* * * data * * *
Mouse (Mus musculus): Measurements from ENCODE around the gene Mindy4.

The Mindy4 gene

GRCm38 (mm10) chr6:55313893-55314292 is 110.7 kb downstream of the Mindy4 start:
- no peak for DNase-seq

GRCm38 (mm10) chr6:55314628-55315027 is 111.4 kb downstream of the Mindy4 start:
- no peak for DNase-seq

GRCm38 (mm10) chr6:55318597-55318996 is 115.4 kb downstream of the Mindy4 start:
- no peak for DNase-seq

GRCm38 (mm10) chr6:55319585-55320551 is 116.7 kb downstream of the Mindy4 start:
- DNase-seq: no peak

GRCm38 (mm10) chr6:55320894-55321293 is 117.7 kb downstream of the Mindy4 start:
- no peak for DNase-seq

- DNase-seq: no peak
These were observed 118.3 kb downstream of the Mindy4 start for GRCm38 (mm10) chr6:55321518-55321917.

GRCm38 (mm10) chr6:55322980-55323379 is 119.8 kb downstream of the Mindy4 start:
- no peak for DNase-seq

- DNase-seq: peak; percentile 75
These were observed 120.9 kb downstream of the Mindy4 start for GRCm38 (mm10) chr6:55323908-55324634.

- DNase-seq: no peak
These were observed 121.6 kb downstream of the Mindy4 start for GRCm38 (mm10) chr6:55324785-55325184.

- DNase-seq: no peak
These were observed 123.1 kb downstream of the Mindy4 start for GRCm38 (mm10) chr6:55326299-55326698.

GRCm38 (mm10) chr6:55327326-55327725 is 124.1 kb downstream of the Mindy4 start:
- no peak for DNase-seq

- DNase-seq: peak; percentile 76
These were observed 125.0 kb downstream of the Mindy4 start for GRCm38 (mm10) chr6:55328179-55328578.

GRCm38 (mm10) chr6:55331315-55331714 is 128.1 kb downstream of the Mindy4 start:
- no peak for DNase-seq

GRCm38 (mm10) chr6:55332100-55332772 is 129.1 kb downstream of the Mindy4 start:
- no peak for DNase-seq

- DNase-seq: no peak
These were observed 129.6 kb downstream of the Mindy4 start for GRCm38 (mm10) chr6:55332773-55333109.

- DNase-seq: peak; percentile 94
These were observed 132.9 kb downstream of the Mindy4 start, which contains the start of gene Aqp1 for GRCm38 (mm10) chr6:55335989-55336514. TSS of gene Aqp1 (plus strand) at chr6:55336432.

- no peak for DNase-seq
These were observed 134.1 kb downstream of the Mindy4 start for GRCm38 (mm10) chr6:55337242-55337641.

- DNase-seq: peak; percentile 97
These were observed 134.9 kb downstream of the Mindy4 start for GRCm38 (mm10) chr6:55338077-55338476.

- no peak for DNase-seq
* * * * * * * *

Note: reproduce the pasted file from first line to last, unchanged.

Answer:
Mouse (Mus musculus): Measurements from ENCODE around the gene Mindy4.

The Mindy4 gene

GRCm38 (mm10) chr6:55313893-55314292 is 110.7 kb downstream of the Mindy4 start:
- no peak for DNase-seq

GRCm38 (mm10) chr6:55314628-55315027 is 111.4 kb downstream of the Mindy4 start:
- no peak for DNase-seq

GRCm38 (mm10) chr6:55318597-55318996 is 115.4 kb downstream of the Mindy4 start:
- no peak for DNase-seq

GRCm38 (mm10) chr6:55319585-55320551 is 116.7 kb downstream of the Mindy4 start:
- DNase-seq: no peak

GRCm38 (mm10) chr6:55320894-55321293 is 117.7 kb downstream of the Mindy4 start:
- no peak for DNase-seq

- DNase-seq: no peak
These were observed 118.3 kb downstream of the Mindy4 start for GRCm38 (mm10) chr6:55321518-55321917.

GRCm38 (mm10) chr6:55322980-55323379 is 119.8 kb downstream of the Mindy4 start:
- no peak for DNase-seq

- DNase-seq: peak; percentile 75
These were observed 120.9 kb downstream of the Mindy4 start for GRCm38 (mm10) chr6:55323908-55324634.

- DNase-seq: no peak
These were observed 121.6 kb downstream of the Mindy4 start for GRCm38 (mm10) chr6:55324785-55325184.

- DNase-seq: no peak
These were observed 123.1 kb downstream of the Mindy4 start for GRCm38 (mm10) chr6:55326299-55326698.

GRCm38 (mm10) chr6:55327326-55327725 is 124.1 kb downstream of the Mindy4 start:
- no peak for DNase-seq

- DNase-seq: peak; percentile 76
These were observed 125.0 kb downstream of the Mindy4 start for GRCm38 (mm10) chr6:55328179-55328578.

GRCm38 (mm10) chr6:55331315-55331714 is 128.1 kb downstream of the Mindy4 start:
- no peak for DNase-seq

GRCm38 (mm10) chr6:55332100-55332772 is 129.1 kb downstream of the Mindy4 start:
- no peak for DNase-seq

- DNase-seq: no peak
These were observed 129.6 kb downstream of the Mindy4 start for GRCm38 (mm10) chr6:55332773-55333109.

- DNase-seq: peak; percentile 94
These were observed 132.9 kb downstream of the Mindy4 start, which contains the start of gene Aqp1 for GRCm38 (mm10) chr6:55335989-55336514. TSS of gene Aqp1 (plus strand) at chr6:55336432.

- no peak for DNase-seq
These were observed 134.1 kb downstream of the Mindy4 start for GRCm38 (mm10) chr6:55337242-55337641.

- DNase-seq: peak; percentile 97
These were observed 134.9 kb downstream of the Mindy4 start for GRCm38 (mm10) chr6:55338077-55338476.

- no peak for DNase-seq